Unless you’ve spent the last 12 months on the International Space Station, there’s a very good chance that the Covid 19 pandemic has affected you in some way. For many, it has seen a fundamental shift in the way they run their business. Those in the retail and hospitality sector have been hit particularly hard, and it’s during these difficult times, some find that they have to adapt and try new ways to bolster an income that has been severely reduced. Going online has been the obvious choice, and so 2020 became the year that shop owners, small and large, took the plunge and got themselves a website. Of course, it used to be challenging to start an online shop, but there are so many ways to do it these days; you can be up and running within a day. It’s no surprise that Shopify now has 1.5 million websites hosted on its platform, and it’s one of the fastest-growing systems for starting up an online presence. But there’s a particular responsibility that comes with owning an online store, and it’s something that needs to be taken seriously: GDPR.
It’s not just about that pop-up
For many, they install some pop-up software that tells people they’re using cookies, and that’s it. But it might not be “it” if you want to ship to countries in which GDPR applies. If you’re in the USA, for example, and want to ship to the UK or Europe, you may well have to adhere to GDPR rules and appoint a GDPR representative. Also, if you’re based in the UK, you can no longer simply post things across to Europe friction-free because of Brexit. You may also need to appoint a GDPR representative in a European country.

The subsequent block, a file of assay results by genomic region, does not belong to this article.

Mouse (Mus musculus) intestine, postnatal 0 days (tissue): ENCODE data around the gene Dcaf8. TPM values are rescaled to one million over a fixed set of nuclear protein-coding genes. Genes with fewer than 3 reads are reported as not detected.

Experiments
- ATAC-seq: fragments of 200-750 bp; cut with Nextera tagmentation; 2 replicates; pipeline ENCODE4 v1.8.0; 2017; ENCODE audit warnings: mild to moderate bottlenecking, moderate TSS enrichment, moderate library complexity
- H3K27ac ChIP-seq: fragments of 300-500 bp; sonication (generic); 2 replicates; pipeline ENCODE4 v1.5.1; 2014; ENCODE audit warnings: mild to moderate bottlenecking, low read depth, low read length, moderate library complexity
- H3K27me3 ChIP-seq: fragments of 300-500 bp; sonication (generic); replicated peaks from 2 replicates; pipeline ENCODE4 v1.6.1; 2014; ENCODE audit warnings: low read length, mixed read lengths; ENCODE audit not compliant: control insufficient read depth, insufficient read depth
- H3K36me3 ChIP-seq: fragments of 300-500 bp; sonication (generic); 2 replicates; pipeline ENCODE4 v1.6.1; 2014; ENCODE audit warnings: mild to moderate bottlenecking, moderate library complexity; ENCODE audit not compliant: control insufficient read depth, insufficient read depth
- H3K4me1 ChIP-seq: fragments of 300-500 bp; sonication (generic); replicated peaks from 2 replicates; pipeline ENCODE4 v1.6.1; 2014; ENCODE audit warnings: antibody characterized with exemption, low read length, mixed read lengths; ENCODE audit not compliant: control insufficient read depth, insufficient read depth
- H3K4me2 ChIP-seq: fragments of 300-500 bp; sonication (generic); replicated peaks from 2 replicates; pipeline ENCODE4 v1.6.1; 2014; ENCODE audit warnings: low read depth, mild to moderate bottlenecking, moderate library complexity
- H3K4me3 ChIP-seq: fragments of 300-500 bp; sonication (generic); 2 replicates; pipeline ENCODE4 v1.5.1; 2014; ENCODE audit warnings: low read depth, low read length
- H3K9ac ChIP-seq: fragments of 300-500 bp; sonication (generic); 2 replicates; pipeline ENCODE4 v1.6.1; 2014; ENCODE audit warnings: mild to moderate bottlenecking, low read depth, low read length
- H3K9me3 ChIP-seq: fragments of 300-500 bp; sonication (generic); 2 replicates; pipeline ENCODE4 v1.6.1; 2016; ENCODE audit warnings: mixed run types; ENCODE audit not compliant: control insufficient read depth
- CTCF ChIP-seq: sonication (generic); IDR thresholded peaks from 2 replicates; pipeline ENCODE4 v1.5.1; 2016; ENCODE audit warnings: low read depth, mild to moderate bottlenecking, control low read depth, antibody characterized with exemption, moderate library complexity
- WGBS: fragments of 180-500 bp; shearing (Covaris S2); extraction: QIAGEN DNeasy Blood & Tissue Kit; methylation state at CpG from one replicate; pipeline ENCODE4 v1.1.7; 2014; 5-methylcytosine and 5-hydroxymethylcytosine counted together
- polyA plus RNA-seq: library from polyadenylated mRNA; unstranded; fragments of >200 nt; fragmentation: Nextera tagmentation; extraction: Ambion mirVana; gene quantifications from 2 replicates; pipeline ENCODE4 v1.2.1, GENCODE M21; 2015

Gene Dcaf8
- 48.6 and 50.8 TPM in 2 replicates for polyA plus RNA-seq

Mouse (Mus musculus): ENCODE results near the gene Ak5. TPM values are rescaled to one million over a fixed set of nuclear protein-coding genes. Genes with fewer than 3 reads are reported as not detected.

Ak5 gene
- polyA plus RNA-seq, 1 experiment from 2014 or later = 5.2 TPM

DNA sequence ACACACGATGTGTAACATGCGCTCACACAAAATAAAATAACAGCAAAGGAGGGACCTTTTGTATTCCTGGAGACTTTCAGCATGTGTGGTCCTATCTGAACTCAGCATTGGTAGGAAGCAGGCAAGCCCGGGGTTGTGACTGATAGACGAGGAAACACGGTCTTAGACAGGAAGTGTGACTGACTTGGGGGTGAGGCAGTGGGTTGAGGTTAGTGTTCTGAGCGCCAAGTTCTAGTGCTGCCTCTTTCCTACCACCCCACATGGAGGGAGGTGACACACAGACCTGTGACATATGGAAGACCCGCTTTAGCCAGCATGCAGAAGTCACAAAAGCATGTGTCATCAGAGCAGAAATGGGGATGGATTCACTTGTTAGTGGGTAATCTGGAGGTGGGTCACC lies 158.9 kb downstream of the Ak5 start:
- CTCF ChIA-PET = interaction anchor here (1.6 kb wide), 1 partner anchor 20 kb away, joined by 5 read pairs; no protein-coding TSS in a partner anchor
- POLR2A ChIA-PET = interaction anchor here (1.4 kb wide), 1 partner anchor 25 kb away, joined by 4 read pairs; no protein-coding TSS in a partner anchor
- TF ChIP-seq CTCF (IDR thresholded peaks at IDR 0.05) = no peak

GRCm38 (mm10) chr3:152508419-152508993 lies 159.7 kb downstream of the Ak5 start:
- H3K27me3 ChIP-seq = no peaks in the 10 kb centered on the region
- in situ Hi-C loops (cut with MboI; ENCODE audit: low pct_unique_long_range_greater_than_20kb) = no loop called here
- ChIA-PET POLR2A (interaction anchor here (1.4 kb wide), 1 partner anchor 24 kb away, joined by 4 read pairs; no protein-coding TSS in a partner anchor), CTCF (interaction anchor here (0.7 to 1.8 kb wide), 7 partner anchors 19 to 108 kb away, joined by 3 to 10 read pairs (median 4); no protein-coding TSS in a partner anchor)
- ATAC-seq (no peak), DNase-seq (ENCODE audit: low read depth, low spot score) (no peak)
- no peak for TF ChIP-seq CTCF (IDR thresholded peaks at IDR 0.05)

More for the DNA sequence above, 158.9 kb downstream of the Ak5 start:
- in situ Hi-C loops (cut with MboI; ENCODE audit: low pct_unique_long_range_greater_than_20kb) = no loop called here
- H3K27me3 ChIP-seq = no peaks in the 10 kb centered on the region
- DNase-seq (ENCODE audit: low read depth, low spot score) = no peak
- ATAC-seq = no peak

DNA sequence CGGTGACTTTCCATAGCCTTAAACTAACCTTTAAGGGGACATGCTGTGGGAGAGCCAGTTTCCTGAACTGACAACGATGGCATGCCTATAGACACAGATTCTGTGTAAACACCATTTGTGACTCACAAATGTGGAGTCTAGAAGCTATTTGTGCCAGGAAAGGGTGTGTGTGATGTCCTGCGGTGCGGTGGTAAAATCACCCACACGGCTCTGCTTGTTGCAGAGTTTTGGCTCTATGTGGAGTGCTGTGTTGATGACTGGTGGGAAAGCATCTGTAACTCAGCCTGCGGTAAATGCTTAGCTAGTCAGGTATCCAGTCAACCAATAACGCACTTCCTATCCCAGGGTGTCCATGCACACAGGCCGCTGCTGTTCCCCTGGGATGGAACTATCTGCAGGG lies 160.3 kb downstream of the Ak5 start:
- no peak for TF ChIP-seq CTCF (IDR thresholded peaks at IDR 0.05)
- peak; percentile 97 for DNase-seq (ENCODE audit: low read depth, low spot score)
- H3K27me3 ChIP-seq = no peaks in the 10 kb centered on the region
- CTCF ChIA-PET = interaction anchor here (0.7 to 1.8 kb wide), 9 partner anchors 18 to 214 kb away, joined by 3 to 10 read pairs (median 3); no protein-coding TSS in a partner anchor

How and why does Article 27 apply?
Let’s deal with the UK for now. If you have recently set up a store in the UK and want to ship to anywhere in Europe, then it’s likely article 27 will apply, unless the processing of that data is “occasional”. The ICO (the governing body for GDPR in the UK) states that “occasional” use is a “one-off occurrence, something you do rarely”. So, for example, you mainly sell to the UK, but someone in Germany finds your site, buys something and needs the product delivering there. In this case, you are unlikely to need to appoint a GDPR representative. However, suppose you actively market to Germany or France or anywhere else in the EU. You have prices on your site available in euros, and postage rates set up specifically to handle international shipping. In that case, you’re not ticking the occasional box, and you will need to appoint someone. One exemption is if you already have an office in a European country, but if you’ve just signed up for a Shopify site, that’s unlikely to be the case.
What does the GDPR representative do?
But I’m a tiny business. Does Article 27 include me?
Sorry, yes. Some tiny businesses process lots of data. If you sell to someone in Europe, then you have details that could personally identify them. Their address and other information will likely stay in your order system for some time, so they need to have confidence that you’re looking after that data.
I’m in the USA. Does it apply to me?
It certainly does! Although the laws are European in origin (and UK due to Brexit), they are international in scope. If you sell to the UK or any European country, you need to appoint an Article 27 GDPR representative.
Is it expensive, surely I don’t need to employ someone?
Luckily there are ways to comply with the law without setting up an office in the country you want to trade with. A GDPR representative can be an agent who will act on your behalf, and DPA-OK is here for you! Contact us today!